Wednesday, June 24, 2009

Death of a Witch

I've had a very lazy reading year (might have something to do with teaching 28 university class hours), but now I'm on summer vacation, I'm back in the U.S., and I have nothing more pressing to do than read.

What was my first choice? An old favorite and friend: Hamish Macbeth. M.C. Beaton's latest, Death of a Witch, did not disappoint. Hamish is as charming as ever as he tracks a serial killer in Lochdubh, Scotland.

Catriona Beldame moves to Lochdubh while Hamish is on holiday in Spain and immediately trouble follows. The village men are spotted visiting the “witch,” and not-too-surprisingly, murder results—in fact, multiple murders.

Despite chronically a killing spree, Death of a Witch is a light and enjoyable read. Hamish is brilliant, and his love life is as tangled as ever. Marion Chesney (aka M.C. Beaton) is now in her 70s, and this is the 25th book in her series. I just hope Hamish finds some sort of romantic happiness before it is too late.

Saturday, June 13, 2009

The Shack--The Popular Book That Lacks

The Shack, by William Paul Young, has earned itself incredible and unexplicable media exposure. Young wrote the book for his children to explain his ideas about God. Young's friends published the book by creating a publishing company after legitamate publishers rejected the work. I know why they rejected the work.

The book has a compelling story that sucks you in and then leaves you floating in a hundred pages of philosophy about God. The compelling story involves a tragedy around Mack's youngest daughter. Mack, turning from God and carrying great sorrow, ends up spending a weekend with the Trinity as he learns to deal with his pain.

The Trinity are portrayed as three beings (who can change appearance) but are somehow linked into one. For example, Mack meets God as a huge, African-American woman with a sense of humor and a love of coooking and a great love for her "boy" Jesus. Mack then spends the weekend learning how God's plan is about love and forgiveness and not about institutions (like religion or commandments).

Youngs's philosophy is often contrary to my own, but that's not what irks me about this book. What irks me is the poor writing, the skimming over of important healing processes, and the complete boredom I found trying to slog through the weekend of philosophy. I'm glad to know what's behind all of the hype, but I really had to force myself to finish this book.

On the positive side, I have to give Young credit for a few things. His message of tolerance and love and forgiveness is positive. His message of a personal relationship with God and Jesus is also wonderful. And if Young had to choose between simply writing his opinion about God vs. encompassing it in a story, I give him credit for choosing a story.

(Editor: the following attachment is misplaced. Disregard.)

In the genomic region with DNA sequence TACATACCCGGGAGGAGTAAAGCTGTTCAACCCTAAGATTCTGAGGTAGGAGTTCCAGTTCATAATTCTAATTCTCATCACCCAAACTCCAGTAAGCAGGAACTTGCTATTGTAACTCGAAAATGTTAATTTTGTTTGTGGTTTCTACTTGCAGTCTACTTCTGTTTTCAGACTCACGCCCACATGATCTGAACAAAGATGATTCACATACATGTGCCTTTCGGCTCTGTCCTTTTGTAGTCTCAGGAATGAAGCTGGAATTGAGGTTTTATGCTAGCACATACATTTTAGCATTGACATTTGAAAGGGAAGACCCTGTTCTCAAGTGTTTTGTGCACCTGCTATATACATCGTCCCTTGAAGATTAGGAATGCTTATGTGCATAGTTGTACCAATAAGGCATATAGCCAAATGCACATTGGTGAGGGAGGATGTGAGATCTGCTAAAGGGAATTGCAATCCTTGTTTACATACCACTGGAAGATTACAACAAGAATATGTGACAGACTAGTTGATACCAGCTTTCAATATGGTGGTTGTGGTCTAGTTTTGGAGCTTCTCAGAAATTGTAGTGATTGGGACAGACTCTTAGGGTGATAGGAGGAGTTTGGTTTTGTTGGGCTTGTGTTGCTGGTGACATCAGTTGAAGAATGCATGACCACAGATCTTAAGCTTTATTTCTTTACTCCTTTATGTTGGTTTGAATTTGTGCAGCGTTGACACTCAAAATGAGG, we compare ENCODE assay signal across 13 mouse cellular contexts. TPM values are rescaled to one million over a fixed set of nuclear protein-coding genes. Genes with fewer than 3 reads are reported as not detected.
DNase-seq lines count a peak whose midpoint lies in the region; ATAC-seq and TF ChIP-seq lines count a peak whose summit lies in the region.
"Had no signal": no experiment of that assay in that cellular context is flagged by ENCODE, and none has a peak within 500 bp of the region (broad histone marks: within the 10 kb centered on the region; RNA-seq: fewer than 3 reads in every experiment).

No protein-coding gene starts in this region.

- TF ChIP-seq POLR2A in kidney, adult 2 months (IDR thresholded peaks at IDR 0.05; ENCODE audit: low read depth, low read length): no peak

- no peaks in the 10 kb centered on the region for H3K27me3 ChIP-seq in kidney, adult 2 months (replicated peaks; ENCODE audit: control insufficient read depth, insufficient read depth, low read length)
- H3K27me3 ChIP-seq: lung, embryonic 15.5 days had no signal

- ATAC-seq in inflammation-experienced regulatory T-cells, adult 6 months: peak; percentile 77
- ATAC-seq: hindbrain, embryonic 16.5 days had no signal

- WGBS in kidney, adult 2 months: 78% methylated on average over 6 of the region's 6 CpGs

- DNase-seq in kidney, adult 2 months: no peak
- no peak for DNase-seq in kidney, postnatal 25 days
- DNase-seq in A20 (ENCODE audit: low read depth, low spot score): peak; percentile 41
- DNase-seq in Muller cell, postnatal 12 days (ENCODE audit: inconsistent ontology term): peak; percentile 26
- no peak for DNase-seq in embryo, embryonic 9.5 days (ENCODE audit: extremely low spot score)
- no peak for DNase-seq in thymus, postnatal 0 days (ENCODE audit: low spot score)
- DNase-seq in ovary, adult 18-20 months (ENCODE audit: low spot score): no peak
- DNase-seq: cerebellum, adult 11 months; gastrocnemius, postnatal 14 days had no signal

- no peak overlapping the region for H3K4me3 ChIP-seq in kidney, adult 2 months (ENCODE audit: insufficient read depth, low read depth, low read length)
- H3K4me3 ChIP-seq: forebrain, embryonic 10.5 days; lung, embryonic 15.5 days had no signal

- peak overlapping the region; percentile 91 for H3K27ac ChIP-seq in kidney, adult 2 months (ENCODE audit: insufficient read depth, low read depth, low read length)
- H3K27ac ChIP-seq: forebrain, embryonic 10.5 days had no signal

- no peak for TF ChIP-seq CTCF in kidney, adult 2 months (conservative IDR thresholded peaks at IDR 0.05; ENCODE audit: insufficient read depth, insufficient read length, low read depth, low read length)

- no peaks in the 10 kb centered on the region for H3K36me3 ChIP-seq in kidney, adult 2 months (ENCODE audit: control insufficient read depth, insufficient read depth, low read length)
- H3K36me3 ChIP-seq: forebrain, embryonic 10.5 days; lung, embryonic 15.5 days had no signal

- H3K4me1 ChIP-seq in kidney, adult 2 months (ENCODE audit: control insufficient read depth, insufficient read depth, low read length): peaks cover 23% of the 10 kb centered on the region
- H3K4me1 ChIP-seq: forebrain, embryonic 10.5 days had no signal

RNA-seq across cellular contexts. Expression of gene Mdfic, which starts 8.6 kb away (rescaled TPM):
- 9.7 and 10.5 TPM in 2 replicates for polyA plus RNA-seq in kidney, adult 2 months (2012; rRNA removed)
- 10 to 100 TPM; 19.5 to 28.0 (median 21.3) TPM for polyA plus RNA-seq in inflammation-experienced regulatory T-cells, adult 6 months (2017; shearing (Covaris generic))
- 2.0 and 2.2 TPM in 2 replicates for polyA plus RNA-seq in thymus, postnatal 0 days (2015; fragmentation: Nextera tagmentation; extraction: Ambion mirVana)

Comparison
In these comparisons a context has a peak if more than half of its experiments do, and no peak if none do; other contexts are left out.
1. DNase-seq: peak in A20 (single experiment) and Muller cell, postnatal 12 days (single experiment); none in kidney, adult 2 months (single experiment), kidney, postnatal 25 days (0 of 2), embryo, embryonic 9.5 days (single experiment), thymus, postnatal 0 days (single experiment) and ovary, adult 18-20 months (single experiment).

Monday, June 8, 2009

Guest Blog - Sorrow on Sunday by Ann Purser

For as long as I can remember Canadians have been paying quite a bit more for books than Americans have. If you look at the back of any paperback you will see what I mean. They are pre-priced and often the Canadian price is about three dollars more than the US one. During the past six months, the US dollar has lost its value internationally. At one point the Canadian dollar was on a par with the American dollar. When this happened, I asked the encyclopedia to whom I am married if this was affecting the cost of books in Canada at all. He told me that distributors were complaining about the price of books in Canada. If the dollar was on a par why should Canadians pay more for books?

During our recent stay the Canadian dollar was not par with the American but it was worth 90 American cents for a few days. Because of all of this, I was not totally surprised when I bought a paperback in Montreal that cost only C$7.50 when the American price was $6.99. The truth is I was delighted. I have always felt that publishers were really penalizing their Canadian audience.

The book I bought at the new lower pricing was Sorrow on Sunday by Ann Purser. It has been a long time since I have read one of her books. Of course it is a mystery. It is set in a small town in England and the heroine is a bright woman who is probably around forty. Purser started the series with Murder on Monday in which Lois Meade sets up her own business called New Brooms. She is an efficient and thorough house cleaner and soon discovers that she is just as good as a business woman. Because her job takes her in and out of local homes, the local police detective Hunter Cowgill decides that it is to his advantage to have Lois work with him on a few of his cases.

By Sorrow on Sunday Lois is a well established undercover agent for the police. However, she soon discovers that her work with Cowgill is no longer a secret when she becomes the target of a local crime syndicate. This mystery moves along at a good pace. It is uncomplicated and an easy and entertaining novel. I cannot decide whether I like Lois or not. She probably would have me totally intimidated if she and I were to meet. I am neither sassy nor outspoken.

Since Purser has made it all of the way through the week, her book that came out last November has a new theme, Warning at One. I’ll have to see if I can find it at my local library now that I am on my way back home.